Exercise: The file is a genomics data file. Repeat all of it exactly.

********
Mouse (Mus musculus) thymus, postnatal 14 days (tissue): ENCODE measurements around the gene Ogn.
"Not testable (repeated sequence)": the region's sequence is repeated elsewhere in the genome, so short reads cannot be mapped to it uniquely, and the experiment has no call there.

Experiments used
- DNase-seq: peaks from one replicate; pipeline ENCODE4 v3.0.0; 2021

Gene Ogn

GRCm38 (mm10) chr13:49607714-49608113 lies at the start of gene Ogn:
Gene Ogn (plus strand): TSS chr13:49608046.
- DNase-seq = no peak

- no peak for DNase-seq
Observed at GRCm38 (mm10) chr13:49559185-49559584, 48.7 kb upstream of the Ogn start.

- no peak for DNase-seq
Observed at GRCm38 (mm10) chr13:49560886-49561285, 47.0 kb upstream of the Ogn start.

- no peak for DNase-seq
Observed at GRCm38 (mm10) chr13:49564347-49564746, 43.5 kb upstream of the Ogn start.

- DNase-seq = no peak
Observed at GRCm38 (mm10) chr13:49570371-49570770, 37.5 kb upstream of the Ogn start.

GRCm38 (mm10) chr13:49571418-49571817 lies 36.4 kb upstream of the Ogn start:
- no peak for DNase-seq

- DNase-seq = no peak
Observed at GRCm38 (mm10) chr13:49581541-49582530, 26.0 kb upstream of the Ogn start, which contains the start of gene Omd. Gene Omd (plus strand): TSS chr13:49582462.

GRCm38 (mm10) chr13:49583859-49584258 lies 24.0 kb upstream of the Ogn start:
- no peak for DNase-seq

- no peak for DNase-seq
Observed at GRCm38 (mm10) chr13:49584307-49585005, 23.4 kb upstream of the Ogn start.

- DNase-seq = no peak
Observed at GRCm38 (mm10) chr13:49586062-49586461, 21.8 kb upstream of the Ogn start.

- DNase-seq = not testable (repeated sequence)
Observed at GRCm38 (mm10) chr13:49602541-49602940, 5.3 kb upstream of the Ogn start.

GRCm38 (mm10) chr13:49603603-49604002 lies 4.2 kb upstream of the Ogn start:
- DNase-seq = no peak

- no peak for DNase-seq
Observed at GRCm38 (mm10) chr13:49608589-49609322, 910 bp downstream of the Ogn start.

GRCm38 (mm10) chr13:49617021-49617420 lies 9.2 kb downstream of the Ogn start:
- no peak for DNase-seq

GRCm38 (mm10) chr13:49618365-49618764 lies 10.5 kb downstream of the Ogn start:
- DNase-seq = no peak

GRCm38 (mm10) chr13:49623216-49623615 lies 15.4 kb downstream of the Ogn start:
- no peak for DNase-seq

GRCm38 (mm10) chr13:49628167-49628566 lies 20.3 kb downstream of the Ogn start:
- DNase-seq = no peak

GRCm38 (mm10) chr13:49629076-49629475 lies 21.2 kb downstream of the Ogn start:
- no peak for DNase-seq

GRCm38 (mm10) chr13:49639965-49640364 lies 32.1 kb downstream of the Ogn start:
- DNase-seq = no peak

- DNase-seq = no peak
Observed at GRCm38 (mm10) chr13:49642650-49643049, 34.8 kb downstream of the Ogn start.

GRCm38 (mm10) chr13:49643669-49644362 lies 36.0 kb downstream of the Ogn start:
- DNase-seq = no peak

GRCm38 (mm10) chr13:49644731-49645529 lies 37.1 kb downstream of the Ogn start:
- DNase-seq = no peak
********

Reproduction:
Mouse (Mus musculus) thymus, postnatal 14 days (tissue): ENCODE measurements around the gene Ogn.
"Not testable (repeated sequence)": the region's sequence is repeated elsewhere in the genome, so short reads cannot be mapped to it uniquely, and the experiment has no call there.

Experiments used
- DNase-seq: peaks from one replicate; pipeline ENCODE4 v3.0.0; 2021

Gene Ogn

GRCm38 (mm10) chr13:49607714-49608113 lies at the start of gene Ogn:
Gene Ogn (plus strand): TSS chr13:49608046.
- DNase-seq = no peak

- no peak for DNase-seq
Observed at GRCm38 (mm10) chr13:49559185-49559584, 48.7 kb upstream of the Ogn start.

- no peak for DNase-seq
Observed at GRCm38 (mm10) chr13:49560886-49561285, 47.0 kb upstream of the Ogn start.

- no peak for DNase-seq
Observed at GRCm38 (mm10) chr13:49564347-49564746, 43.5 kb upstream of the Ogn start.

- DNase-seq = no peak
Observed at GRCm38 (mm10) chr13:49570371-49570770, 37.5 kb upstream of the Ogn start.

GRCm38 (mm10) chr13:49571418-49571817 lies 36.4 kb upstream of the Ogn start:
- no peak for DNase-seq

- DNase-seq = no peak
Observed at GRCm38 (mm10) chr13:49581541-49582530, 26.0 kb upstream of the Ogn start, which contains the start of gene Omd. Gene Omd (plus strand): TSS chr13:49582462.

GRCm38 (mm10) chr13:49583859-49584258 lies 24.0 kb upstream of the Ogn start:
- no peak for DNase-seq

- no peak for DNase-seq
Observed at GRCm38 (mm10) chr13:49584307-49585005, 23.4 kb upstream of the Ogn start.

- DNase-seq = no peak
Observed at GRCm38 (mm10) chr13:49586062-49586461, 21.8 kb upstream of the Ogn start.

- DNase-seq = not testable (repeated sequence)
Observed at GRCm38 (mm10) chr13:49602541-49602940, 5.3 kb upstream of the Ogn start.

GRCm38 (mm10) chr13:49603603-49604002 lies 4.2 kb upstream of the Ogn start:
- DNase-seq = no peak

- no peak for DNase-seq
Observed at GRCm38 (mm10) chr13:49608589-49609322, 910 bp downstream of the Ogn start.

GRCm38 (mm10) chr13:49617021-49617420 lies 9.2 kb downstream of the Ogn start:
- no peak for DNase-seq

GRCm38 (mm10) chr13:49618365-49618764 lies 10.5 kb downstream of the Ogn start:
- DNase-seq = no peak

GRCm38 (mm10) chr13:49623216-49623615 lies 15.4 kb downstream of the Ogn start:
- no peak for DNase-seq

GRCm38 (mm10) chr13:49628167-49628566 lies 20.3 kb downstream of the Ogn start:
- DNase-seq = no peak

GRCm38 (mm10) chr13:49629076-49629475 lies 21.2 kb downstream of the Ogn start:
- no peak for DNase-seq

GRCm38 (mm10) chr13:49639965-49640364 lies 32.1 kb downstream of the Ogn start:
- DNase-seq = no peak

- DNase-seq = no peak
Observed at GRCm38 (mm10) chr13:49642650-49643049, 34.8 kb downstream of the Ogn start.

GRCm38 (mm10) chr13:49643669-49644362 lies 36.0 kb downstream of the Ogn start:
- DNase-seq = no peak

GRCm38 (mm10) chr13:49644731-49645529 lies 37.1 kb downstream of the Ogn start:
- DNase-seq = no peak